On Jan. 13 the Yankees swapped one of their prime young bats, Jesus Montero, in exchange for Michael Pineda, a promising starting pitcher who was a sensation in Seattle; the supporting cast member to Felix Hernandez’s star.

After a good-looking Spring Training, Pineda experienced pain in his pitching shoulder. He got it checked out, was diagnosed with tendinitis, and was ultimately placed on the 15-day DL literally right before the first game of the year.  

Following Pineda’s tendinitis, an MRI revealed he has a torn labrum, forcing the Yankees to shut him down for the entire season.

The 23-year-old will not pitch in 2012 while Montero currently has three homers and 12 RBIs for the Mariners.

Talk about a punch in the gut.

I joked the other day that when the Yankees visit Seattle this year, Brian Cashman should walk right up to the Mariners’ GM and simply say, “You hustled me, man.”

All kidding aside, it remains to be seen whether or not Pineda will pay dividends, because his injury hasn’t given him the chance to show the Yankees what he can really do. But until at least 2013, the trade basically was useless.

The Yankees have two other young arms waiting in the wings; possible hole-fillers for Pineda.

 However…

Dellin Betances and Manny Banuelos

It’s tough to analyze each of these young hurlers, because they’re both pitching in Triple-A Scranton/Wilkes-Barre. I haven’t seen first-hand what they have been doing, so it’s tough to say if their numbers are indicative of how well or how poorly they’ve pitched.

But what’s that old saying? The numbers don’t lie?

24-year-old Dellin Betances has made five starts this year and is 1-2 with a 7.25 ERA. He’s allowed 22 hits in the 22.1 innings he’s pitched, along with 21 runs (18 of which have been earned). He’s struck out 19 batters – but that doesn’t look good next to the 21 walks he’s issued.

In 2009 Betances had Tommy John surgery and right now it seems as if he isn’t one of those pitchers that has had the procedure and thrived afterward.

After today’s loss, a lot of fans said, “Call up Betances and designate Garcia for assignment.” But from the way things are looking right now, that scenario would be almost as useful as replacing Garcia for…well…Garcia.

According to the numbers, Betances hasn’t been pitching well at all. And his teammate, 21-year-old southpaw Manny Banuelos, is having the same bad luck.

Banuelos has made two starts this year and is 0-1 with a 10.13 ERA. He’s thrown just 5.1 innings and let up six earned runs on 14 hits. Banuelos walked seven batters in those two games and only struck out two.

Making matters worse, Banuelos is currently on the DL, making his improbable call-up basically impossible. After a stint on the DL, I don’t see any likely scenario this year in which Banuelos gets the call to the big team.

What do you do when your present and future are betraying you?

Turn to the past…

Andy Pettitte

Although I have expressed my disdain for Andy Pettitte’s decision to come out of retirement – disdain that I still uphold – I did follow up by mentioning I wish no ill will on Pettitte and that if he returns and succeeds, more power to him; it will only help the Yankees.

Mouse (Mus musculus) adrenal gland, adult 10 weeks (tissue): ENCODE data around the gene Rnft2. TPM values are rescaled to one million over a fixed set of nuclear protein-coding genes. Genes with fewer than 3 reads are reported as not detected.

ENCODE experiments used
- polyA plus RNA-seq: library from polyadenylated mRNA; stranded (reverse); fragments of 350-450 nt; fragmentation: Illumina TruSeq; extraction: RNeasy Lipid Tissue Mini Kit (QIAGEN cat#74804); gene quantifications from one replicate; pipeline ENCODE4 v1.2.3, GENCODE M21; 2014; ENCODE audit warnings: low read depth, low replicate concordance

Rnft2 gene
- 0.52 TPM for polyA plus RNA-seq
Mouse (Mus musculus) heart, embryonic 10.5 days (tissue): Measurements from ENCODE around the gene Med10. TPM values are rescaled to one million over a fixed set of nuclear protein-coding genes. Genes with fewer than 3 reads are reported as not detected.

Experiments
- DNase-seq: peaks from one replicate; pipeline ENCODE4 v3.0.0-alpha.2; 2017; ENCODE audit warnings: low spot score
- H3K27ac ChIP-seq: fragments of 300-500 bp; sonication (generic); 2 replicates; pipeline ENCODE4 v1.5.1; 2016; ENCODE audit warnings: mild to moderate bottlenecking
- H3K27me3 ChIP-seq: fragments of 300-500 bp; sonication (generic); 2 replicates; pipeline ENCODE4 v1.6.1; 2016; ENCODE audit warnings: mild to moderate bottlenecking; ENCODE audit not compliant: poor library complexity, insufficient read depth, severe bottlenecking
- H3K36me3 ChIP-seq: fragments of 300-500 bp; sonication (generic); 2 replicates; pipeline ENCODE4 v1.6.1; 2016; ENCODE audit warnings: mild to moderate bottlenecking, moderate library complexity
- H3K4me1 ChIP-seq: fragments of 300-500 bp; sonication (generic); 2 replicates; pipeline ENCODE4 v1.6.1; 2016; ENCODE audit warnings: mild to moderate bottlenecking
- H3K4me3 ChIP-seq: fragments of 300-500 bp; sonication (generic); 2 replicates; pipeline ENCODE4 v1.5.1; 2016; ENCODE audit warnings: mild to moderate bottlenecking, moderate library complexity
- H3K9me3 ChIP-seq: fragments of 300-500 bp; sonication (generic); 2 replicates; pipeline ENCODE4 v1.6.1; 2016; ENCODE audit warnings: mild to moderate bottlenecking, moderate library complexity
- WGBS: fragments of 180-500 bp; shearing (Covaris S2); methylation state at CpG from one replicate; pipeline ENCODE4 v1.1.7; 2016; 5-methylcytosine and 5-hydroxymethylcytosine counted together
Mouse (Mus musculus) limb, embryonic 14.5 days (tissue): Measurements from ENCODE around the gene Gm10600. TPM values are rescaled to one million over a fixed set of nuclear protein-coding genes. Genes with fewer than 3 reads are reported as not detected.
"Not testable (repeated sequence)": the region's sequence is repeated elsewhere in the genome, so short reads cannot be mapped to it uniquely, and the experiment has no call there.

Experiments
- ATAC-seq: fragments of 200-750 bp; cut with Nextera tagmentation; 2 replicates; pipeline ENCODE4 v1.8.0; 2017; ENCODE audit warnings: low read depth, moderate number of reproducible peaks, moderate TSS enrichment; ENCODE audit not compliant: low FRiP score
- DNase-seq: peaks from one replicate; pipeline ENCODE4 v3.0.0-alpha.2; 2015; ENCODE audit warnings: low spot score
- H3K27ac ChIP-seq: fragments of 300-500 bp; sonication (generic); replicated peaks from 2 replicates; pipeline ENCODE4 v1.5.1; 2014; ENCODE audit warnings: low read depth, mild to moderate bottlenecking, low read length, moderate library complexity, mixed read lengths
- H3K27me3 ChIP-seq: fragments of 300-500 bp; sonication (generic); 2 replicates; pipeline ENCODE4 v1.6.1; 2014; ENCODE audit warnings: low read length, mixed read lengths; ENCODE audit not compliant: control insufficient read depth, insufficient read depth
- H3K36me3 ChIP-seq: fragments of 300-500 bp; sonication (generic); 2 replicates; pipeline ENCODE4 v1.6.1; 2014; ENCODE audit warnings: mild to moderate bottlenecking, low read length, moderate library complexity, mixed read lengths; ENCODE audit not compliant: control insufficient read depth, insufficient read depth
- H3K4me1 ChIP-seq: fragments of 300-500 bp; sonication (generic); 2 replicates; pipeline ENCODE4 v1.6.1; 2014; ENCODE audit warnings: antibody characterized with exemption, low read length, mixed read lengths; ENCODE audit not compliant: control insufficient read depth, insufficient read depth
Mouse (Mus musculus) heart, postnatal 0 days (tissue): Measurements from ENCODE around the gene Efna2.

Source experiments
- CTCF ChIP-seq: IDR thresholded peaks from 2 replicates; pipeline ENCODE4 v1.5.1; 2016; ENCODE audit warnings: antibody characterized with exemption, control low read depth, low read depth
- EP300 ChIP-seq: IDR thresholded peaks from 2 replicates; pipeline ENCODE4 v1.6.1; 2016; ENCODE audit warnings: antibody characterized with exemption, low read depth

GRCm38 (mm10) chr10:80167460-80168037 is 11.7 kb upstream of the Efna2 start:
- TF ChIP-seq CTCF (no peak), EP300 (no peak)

And the Yankee pitching is hurting in the worst way right now. Therefore, I don’t see how Pettitte can do anything but help.

Due to inclement weather conditions, Pettitte will pitch for Class-A Tampa in his next start (he had been slated to start for Double-A Trenton). From there he will be evaluated and hopefully, for the Yankees’ sake, be ready to join the team and aid the banged-up rotation in the coming weeks.

The Yankees’ 39-year-old lefty has had noted groin and elbow issues in the past. Hopefully the Bombers can catch a break for once, however, and Pettitte will return and fill the void left by the fledgling, young members of the rotation.

Rest easy, Yankee fans. Help is on the way.

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Just a Thought

Today I was texting with a friend while Garcia was getting lit up. He suggested the possibility of signing free agent Roy Oswalt.

If the Yankees could get him cheap, I’d say it’s a great idea. Low risk, possibly a high reward.

Like I said: just a thought.

Hot Flashes

Every so often a player will come along in any sport, and set the world on fire. Big plays, clutch performances and wild finishes typically define these players, as they become the talk of the town upon emerging.

The latest player to set the world ablaze: New York Knicks’ point guard Jeremy Lin.

The 23-year-old phenom is a classic feel-good story. Lin was a nobody; just days away from being cut. When the Knicks were scuffling he was given a chance to play – and it’s safe to say he made the most of that opportunity.

Among some of his accomplishments, “Super Lin-tendo” outscored basketball god Kobe Bryant on Friday, netted the game-winning 3-point field goal vs. the Toronto Raptors last night, was named Eastern Conference Player of the Week, and became the first player in NBA history to score at least 20 points and record seven assists through his first four starts.